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New Addington

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Croydon

An unofficial new town situated in the far east of the borough, set on a steep hillside rising into the North Downs by nearly 200 feet along its north-south axis. New Addington’s centre lies 2 miles south of the nearest train station, at West Wickham. Domesday Book records that, “Albert the clerk holds of the king Addington. Osweard held it of King Edward. It was then assessed at eight hides; now at two. There is land for four ploughs… woodland for 20 pigs.” This was the manor later known as Addington Temple, which covered roughly the area of modern New Addington. It remained as farmland well into the twentieth century. In 1935 the First National Housing Trust acquired 569 acres of Fisher’s Farm to lay out a garden village. Croydon council supported the plan as a way of reducing the over-crowding in its semi-slum urban areas. By the time the outbreak of war brought a halt to construction just over a thousand homes had been built. After the war housing need had become even more pressing, but there was also pressure to protect London’s countryside. The borough took over the housing trust’s unused land and acquired a further 400 acres, while the land west of Lodge Lane was declared green belt. The plan was completed by 1963, but continuing housing need prompted another extension to New Addington five years later. This latter part is known as the Fieldway estate and has become the most disadvantaged part of the district. As one of the largest estates in London without any nearby rail services, New Addington’s inaccessibility was a major reason for the creation of Croydon Tramlink, which arrived here in 2000. Fieldway and New Addington are the borough’s first and second most deprived wards and are the principal recipients of its regeneration funds. A 2001 planning document declared the council’s aim to counter the perception that, “if you come to live in New Addington, you’ve failed.”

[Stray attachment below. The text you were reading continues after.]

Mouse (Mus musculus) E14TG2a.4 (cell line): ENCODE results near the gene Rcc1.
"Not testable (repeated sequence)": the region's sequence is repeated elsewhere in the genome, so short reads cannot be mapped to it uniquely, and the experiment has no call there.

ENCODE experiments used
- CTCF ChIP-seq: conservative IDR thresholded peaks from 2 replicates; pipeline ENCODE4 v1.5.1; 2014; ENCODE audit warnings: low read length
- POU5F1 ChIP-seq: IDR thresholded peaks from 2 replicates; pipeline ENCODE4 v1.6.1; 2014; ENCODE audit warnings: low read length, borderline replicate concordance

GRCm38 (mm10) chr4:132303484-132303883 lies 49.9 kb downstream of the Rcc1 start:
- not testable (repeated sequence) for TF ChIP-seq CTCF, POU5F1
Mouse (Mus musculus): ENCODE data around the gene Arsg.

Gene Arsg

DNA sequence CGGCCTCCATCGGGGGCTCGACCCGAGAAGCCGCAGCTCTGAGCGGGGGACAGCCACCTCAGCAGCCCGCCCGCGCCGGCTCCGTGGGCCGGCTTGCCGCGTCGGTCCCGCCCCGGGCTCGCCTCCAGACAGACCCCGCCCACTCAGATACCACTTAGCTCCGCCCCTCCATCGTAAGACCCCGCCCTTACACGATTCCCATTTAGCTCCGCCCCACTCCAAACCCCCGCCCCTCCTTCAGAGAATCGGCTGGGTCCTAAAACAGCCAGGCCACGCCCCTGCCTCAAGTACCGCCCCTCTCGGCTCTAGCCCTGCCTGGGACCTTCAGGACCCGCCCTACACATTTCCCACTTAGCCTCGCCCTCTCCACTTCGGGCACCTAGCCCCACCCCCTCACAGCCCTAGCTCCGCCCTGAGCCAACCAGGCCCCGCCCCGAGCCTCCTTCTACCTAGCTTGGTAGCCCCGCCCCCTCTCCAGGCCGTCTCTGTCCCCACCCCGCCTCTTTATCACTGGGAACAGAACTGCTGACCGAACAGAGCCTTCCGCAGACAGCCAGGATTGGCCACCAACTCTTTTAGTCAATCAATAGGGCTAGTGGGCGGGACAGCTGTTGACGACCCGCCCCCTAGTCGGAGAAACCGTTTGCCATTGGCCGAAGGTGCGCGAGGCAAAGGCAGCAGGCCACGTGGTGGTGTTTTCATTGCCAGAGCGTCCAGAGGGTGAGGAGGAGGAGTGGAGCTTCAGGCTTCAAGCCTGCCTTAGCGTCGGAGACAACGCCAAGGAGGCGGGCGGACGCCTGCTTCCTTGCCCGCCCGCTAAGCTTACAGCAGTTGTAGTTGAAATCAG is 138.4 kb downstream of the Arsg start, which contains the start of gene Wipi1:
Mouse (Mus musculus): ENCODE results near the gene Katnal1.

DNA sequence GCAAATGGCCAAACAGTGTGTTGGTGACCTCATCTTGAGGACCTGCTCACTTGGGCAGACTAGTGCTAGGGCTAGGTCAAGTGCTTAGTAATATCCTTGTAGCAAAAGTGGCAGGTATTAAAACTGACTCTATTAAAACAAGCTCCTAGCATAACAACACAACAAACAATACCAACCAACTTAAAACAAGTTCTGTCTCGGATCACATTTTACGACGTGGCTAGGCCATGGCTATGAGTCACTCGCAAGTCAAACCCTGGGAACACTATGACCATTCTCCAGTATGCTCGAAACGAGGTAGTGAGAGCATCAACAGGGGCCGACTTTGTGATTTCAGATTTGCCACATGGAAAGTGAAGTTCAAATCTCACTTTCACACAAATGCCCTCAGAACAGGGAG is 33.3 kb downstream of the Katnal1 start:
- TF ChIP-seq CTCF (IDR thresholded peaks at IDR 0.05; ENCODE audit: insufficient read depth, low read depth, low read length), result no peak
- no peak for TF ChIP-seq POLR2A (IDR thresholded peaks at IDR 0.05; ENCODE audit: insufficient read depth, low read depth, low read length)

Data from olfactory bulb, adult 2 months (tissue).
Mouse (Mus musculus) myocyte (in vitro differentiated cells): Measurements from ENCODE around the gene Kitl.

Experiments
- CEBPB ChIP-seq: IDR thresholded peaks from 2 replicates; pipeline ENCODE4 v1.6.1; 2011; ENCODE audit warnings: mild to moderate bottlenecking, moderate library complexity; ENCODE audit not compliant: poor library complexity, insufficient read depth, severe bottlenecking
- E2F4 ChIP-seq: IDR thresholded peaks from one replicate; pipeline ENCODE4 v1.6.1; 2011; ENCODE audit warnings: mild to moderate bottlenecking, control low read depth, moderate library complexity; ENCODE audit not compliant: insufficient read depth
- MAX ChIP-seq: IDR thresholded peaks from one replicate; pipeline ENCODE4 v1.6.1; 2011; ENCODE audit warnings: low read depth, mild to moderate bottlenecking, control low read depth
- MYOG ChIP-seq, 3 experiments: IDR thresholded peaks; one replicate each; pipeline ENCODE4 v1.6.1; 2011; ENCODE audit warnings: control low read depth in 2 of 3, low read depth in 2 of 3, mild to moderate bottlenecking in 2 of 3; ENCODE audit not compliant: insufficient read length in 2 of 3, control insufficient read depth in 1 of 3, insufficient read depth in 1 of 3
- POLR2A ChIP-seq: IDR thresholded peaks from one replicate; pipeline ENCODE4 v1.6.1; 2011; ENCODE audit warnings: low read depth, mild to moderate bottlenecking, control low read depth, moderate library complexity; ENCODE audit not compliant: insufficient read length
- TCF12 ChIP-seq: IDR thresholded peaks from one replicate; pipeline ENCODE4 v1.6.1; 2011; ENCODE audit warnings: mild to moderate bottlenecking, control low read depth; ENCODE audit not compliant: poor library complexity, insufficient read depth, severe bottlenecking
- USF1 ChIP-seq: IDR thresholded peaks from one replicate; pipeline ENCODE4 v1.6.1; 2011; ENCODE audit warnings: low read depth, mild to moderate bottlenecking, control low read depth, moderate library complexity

click for area map (opens in a new window)
The estate’s layout included generous open spaces, like this area in Fieldway. Some critics dismissed this as ‘prairie planning’ – arguing that the greenswards served only to inhibit a sense of community while providing little in the way of beautification or recreational facilities.

Postcode area: Croydon, CR0
Population: 21,527 (Fieldway and New Addington wards)
Tramstop: Tramlink Route 3 terminus

Brewer's London Phrase & Fable

 
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